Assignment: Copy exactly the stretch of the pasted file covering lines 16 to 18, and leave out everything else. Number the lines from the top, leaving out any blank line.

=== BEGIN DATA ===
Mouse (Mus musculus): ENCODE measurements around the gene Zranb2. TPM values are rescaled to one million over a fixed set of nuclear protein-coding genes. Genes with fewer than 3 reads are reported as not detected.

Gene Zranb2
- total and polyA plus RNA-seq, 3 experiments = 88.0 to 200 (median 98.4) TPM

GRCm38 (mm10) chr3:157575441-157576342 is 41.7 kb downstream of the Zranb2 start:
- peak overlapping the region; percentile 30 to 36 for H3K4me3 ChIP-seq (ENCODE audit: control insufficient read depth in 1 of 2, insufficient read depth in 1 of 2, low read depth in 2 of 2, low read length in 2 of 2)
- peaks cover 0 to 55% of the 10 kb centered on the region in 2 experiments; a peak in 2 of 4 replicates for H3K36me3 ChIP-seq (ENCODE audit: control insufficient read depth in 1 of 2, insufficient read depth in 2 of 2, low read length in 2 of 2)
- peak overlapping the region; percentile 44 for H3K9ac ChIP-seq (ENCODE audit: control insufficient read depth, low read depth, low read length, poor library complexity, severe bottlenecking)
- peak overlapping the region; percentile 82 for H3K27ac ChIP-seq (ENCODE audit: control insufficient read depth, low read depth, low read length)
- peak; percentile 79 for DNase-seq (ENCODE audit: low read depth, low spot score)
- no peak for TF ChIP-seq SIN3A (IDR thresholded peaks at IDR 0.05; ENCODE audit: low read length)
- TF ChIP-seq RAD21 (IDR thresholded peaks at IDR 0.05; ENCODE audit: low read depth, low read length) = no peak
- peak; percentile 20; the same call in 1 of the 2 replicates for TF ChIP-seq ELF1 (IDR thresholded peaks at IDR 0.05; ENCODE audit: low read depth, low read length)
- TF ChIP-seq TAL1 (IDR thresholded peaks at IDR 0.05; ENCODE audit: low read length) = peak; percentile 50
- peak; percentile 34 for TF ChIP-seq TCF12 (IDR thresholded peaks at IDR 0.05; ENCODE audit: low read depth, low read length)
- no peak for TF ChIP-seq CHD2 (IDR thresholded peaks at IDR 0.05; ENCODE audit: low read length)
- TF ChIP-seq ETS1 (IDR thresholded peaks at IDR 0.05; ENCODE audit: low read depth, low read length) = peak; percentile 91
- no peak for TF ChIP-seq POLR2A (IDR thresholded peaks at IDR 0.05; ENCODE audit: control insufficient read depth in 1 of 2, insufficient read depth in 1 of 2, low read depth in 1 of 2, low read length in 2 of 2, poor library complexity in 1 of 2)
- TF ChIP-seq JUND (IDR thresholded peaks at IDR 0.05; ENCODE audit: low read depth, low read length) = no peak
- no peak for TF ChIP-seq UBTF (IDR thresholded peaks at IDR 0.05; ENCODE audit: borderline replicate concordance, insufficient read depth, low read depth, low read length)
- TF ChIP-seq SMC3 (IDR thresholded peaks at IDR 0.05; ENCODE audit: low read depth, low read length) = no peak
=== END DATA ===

- TF ChIP-seq ETS1 (IDR thresholded peaks at IDR 0.05; ENCODE audit: low read depth, low read length) = peak; percentile 91
- no peak for TF ChIP-seq POLR2A (IDR thresholded peaks at IDR 0.05; ENCODE audit: control insufficient read depth in 1 of 2, insufficient read depth in 1 of 2, low read depth in 1 of 2, low read length in 2 of 2, poor library complexity in 1 of 2)
- TF ChIP-seq JUND (IDR thresholded peaks at IDR 0.05; ENCODE audit: low read depth, low read length) = no peak